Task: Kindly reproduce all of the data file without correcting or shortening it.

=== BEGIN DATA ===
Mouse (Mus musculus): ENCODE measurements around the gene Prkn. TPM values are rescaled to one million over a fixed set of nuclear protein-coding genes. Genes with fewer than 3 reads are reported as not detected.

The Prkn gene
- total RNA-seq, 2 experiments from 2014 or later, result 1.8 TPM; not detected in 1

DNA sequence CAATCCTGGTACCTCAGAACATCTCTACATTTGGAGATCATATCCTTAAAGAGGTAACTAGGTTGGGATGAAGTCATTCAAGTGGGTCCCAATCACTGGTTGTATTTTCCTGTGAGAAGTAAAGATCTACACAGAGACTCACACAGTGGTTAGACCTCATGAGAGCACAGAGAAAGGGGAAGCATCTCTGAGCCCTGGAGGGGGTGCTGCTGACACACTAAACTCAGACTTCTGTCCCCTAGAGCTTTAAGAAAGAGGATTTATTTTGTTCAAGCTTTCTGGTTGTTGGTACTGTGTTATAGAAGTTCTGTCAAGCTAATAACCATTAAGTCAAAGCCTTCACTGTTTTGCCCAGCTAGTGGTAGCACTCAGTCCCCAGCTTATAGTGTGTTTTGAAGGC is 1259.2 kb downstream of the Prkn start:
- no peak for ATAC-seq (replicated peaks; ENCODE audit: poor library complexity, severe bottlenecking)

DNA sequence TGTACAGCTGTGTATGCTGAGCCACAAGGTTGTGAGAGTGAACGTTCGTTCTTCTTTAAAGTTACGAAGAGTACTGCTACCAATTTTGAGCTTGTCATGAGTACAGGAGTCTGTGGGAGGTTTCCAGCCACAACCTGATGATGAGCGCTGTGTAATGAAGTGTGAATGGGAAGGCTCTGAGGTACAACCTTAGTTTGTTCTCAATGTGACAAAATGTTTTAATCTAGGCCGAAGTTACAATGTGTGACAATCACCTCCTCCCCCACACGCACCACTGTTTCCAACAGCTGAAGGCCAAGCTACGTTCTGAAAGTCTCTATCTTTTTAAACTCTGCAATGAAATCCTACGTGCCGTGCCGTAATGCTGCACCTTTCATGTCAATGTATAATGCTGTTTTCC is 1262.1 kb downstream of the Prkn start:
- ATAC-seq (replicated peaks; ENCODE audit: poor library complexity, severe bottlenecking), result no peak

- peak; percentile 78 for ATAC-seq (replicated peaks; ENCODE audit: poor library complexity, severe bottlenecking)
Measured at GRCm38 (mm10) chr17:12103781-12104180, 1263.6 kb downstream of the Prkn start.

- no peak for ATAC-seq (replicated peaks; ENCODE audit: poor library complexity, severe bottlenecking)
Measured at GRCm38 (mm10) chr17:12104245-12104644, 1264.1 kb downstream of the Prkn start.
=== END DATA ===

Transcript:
Mouse (Mus musculus): ENCODE measurements around the gene Prkn. TPM values are rescaled to one million over a fixed set of nuclear protein-coding genes. Genes with fewer than 3 reads are reported as not detected.

The Prkn gene
- total RNA-seq, 2 experiments from 2014 or later, result 1.8 TPM; not detected in 1

DNA sequence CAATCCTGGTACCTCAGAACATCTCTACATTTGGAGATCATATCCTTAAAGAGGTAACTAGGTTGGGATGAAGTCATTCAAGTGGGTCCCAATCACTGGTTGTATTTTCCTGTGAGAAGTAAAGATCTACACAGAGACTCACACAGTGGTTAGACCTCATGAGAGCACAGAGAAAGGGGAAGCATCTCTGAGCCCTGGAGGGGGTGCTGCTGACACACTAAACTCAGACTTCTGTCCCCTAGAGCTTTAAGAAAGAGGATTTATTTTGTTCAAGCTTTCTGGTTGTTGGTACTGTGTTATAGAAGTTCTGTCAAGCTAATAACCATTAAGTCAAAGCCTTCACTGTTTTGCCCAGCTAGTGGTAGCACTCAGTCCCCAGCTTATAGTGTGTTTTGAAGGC is 1259.2 kb downstream of the Prkn start:
- no peak for ATAC-seq (replicated peaks; ENCODE audit: poor library complexity, severe bottlenecking)

DNA sequence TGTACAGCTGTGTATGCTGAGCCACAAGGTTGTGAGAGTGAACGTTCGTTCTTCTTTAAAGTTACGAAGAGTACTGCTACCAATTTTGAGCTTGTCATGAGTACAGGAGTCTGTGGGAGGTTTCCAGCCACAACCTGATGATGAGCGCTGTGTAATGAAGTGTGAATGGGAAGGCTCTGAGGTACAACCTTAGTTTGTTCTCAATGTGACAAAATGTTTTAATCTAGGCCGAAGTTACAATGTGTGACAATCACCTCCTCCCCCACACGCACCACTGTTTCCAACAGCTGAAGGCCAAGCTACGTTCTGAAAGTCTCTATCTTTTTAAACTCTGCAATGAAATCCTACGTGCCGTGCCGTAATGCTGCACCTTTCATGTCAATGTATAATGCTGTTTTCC is 1262.1 kb downstream of the Prkn start:
- ATAC-seq (replicated peaks; ENCODE audit: poor library complexity, severe bottlenecking), result no peak

- peak; percentile 78 for ATAC-seq (replicated peaks; ENCODE audit: poor library complexity, severe bottlenecking)
Measured at GRCm38 (mm10) chr17:12103781-12104180, 1263.6 kb downstream of the Prkn start.

- no peak for ATAC-seq (replicated peaks; ENCODE audit: poor library complexity, severe bottlenecking)
Measured at GRCm38 (mm10) chr17:12104245-12104644, 1264.1 kb downstream of the Prkn start.